February 08, 2021

A two-year gap between the employee's alleged protected activity and the alleged adverse action by the employer held "too remote to warrant an inference of causal connection."

The Appellate Division affirmed Supreme Court's determination that Petitioner [Plaintiff]  failed to demonstrate that the New York City Department of Education's [DOE] determination to discontinue her probationary position as assistant principal "'was for a constitutionally impermissible purpose, violative of a statute, or done in bad faith."

Plaintiff' had alleged that the discontinuance was in retaliation for her purported refusal to negatively evaluate two teachers. Supreme Court found that Plaintiff's  "unsupported allegation failed to evidence bad faith".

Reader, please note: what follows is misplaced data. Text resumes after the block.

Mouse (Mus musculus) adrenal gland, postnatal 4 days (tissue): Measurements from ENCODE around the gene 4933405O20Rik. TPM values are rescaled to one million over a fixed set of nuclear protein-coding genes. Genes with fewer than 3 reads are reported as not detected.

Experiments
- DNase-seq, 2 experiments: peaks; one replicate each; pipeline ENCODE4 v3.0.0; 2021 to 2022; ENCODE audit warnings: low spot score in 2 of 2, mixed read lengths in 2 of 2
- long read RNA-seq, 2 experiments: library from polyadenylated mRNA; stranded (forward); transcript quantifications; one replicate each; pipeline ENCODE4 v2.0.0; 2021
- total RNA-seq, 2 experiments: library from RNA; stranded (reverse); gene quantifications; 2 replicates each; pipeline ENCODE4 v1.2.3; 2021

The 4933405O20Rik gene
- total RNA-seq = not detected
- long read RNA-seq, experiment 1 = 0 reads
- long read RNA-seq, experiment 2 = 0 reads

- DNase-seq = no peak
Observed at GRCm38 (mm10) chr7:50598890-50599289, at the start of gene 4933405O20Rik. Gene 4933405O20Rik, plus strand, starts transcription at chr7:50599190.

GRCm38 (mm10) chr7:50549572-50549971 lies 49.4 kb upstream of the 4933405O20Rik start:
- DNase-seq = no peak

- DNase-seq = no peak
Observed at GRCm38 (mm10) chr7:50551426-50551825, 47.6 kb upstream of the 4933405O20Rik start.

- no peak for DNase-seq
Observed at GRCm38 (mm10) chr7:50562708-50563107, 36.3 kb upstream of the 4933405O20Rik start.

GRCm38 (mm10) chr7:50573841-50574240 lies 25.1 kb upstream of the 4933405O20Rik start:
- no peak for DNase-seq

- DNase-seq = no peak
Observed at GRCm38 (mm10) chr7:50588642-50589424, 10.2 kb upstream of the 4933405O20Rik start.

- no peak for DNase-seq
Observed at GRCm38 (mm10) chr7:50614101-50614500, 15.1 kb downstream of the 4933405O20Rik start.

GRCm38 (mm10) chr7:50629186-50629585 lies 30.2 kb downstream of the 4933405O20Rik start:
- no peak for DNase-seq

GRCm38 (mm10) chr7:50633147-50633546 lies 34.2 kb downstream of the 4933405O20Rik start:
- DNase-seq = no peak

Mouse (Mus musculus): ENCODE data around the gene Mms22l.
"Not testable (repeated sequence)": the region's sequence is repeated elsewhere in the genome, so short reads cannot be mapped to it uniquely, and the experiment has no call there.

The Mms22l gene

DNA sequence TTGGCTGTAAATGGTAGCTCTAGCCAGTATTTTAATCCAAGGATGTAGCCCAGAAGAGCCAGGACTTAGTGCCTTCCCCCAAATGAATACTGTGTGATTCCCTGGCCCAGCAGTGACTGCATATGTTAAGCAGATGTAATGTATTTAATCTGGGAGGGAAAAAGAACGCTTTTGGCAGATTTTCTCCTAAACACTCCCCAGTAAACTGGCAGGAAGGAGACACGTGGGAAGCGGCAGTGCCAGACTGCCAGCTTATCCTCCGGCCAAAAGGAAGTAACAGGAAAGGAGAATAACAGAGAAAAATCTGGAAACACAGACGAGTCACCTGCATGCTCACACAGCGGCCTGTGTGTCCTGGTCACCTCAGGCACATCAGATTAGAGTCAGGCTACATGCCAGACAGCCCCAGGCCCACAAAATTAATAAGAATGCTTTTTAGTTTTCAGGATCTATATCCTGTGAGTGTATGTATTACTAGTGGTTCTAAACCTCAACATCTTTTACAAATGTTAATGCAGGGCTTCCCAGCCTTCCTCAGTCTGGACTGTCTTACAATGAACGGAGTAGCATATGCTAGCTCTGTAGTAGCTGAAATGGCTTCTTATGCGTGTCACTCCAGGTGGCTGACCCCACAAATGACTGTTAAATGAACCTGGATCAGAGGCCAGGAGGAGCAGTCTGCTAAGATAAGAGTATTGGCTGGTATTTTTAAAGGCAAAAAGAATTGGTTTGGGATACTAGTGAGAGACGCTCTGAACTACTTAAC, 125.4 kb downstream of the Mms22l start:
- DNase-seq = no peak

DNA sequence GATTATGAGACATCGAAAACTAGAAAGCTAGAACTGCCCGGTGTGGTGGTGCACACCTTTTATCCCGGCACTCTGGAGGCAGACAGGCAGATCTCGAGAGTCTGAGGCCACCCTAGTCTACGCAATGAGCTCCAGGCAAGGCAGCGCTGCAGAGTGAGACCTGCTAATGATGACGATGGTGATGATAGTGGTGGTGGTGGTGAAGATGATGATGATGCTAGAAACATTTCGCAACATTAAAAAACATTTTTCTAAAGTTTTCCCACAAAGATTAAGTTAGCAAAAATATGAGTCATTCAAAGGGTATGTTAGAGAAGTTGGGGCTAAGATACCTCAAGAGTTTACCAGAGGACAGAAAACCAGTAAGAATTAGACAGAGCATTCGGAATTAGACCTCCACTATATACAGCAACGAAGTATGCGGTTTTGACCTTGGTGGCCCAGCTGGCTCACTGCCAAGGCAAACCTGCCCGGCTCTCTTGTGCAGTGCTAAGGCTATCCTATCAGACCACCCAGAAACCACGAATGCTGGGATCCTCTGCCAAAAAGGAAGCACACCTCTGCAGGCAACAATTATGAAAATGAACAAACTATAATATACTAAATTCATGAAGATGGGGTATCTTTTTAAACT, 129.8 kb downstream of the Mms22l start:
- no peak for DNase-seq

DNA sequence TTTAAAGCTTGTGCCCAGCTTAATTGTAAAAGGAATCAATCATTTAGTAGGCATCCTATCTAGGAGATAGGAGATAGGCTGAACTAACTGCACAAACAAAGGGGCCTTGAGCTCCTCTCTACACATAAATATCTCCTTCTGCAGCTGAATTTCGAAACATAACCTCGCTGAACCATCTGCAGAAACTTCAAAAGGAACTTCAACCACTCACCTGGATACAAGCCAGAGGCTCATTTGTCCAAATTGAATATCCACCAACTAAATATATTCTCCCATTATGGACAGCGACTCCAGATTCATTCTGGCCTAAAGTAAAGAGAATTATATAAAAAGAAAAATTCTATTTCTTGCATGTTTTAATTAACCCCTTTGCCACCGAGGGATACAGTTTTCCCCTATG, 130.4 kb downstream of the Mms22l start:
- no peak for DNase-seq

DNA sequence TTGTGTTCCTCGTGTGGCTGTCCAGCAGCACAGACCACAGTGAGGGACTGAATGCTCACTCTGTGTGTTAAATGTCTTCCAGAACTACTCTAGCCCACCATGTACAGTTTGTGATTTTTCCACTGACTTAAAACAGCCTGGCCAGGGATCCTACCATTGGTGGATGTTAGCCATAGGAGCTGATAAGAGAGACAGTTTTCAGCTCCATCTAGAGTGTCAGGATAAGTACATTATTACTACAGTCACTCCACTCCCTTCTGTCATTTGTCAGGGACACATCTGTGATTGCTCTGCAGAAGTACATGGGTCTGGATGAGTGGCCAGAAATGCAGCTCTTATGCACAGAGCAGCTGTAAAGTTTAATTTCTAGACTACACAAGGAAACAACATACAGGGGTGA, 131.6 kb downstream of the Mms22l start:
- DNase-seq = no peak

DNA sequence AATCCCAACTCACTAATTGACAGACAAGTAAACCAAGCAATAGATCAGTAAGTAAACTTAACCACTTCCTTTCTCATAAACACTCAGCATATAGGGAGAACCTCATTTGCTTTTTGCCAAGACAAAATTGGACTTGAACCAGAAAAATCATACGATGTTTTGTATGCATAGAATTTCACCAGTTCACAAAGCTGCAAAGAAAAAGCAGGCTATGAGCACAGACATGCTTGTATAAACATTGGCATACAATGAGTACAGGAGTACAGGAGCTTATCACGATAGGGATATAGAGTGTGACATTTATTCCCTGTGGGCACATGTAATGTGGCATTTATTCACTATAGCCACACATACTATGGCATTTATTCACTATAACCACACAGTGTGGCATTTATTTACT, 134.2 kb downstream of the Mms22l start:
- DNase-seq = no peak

The Appellate Division's decision indicates that there was a two-year gap between the alleged protected activity and thus any adverse action by DOE was "too remote to warrant an inference of causal connection."

In addition, the Appellate Division said that the record "includes evidence of disciplinary letters showing dissatisfaction with [Plaintiff's] work performance that predate the alleged protected activity, demonstrating DOE's good faith and its refuting the allegation of retaliation.

The Appellate Division also opined that Plaintiff's claim that her annual work performance ratings are unfair and inaccurate, even if true, did not establish bad faith on the part of DOE in view of the fact that Plaintiff failed to show that the issuance of the unsatisfactory rating which preceded her discontinuance was arbitrary and capricious.

Click HEREto access the Appellate Division's decision.

 

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